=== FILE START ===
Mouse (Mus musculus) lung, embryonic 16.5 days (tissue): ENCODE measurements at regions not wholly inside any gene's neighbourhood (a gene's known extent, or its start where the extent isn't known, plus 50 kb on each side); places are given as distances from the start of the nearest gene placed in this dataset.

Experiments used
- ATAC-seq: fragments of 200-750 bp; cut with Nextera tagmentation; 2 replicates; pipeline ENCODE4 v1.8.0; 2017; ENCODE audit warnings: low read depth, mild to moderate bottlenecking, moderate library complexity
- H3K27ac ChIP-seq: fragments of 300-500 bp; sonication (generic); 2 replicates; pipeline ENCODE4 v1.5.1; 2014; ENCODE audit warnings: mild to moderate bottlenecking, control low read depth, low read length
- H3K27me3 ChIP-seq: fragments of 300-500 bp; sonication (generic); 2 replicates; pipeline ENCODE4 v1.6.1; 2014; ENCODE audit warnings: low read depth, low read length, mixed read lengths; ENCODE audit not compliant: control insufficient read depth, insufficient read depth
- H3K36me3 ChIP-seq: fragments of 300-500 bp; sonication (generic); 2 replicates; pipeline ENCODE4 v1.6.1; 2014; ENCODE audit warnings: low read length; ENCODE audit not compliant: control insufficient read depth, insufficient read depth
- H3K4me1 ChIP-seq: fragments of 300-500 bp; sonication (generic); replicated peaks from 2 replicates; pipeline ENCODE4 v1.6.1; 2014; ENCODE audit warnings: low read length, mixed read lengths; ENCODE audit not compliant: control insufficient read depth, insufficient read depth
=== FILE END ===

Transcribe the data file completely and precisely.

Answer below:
Mouse (Mus musculus) lung, embryonic 16.5 days (tissue): ENCODE measurements at regions not wholly inside any gene's neighbourhood (a gene's known extent, or its start where the extent isn't known, plus 50 kb on each side); places are given as distances from the start of the nearest gene placed in this dataset.

Experiments used
- ATAC-seq: fragments of 200-750 bp; cut with Nextera tagmentation; 2 replicates; pipeline ENCODE4 v1.8.0; 2017; ENCODE audit warnings: low read depth, mild to moderate bottlenecking, moderate library complexity
- H3K27ac ChIP-seq: fragments of 300-500 bp; sonication (generic); 2 replicates; pipeline ENCODE4 v1.5.1; 2014; ENCODE audit warnings: mild to moderate bottlenecking, control low read depth, low read length
- H3K27me3 ChIP-seq: fragments of 300-500 bp; sonication (generic); 2 replicates; pipeline ENCODE4 v1.6.1; 2014; ENCODE audit warnings: low read depth, low read length, mixed read lengths; ENCODE audit not compliant: control insufficient read depth, insufficient read depth
- H3K36me3 ChIP-seq: fragments of 300-500 bp; sonication (generic); 2 replicates; pipeline ENCODE4 v1.6.1; 2014; ENCODE audit warnings: low read length; ENCODE audit not compliant: control insufficient read depth, insufficient read depth
- H3K4me1 ChIP-seq: fragments of 300-500 bp; sonication (generic); replicated peaks from 2 replicates; pipeline ENCODE4 v1.6.1; 2014; ENCODE audit warnings: low read length, mixed read lengths; ENCODE audit not compliant: control insufficient read depth, insufficient read depth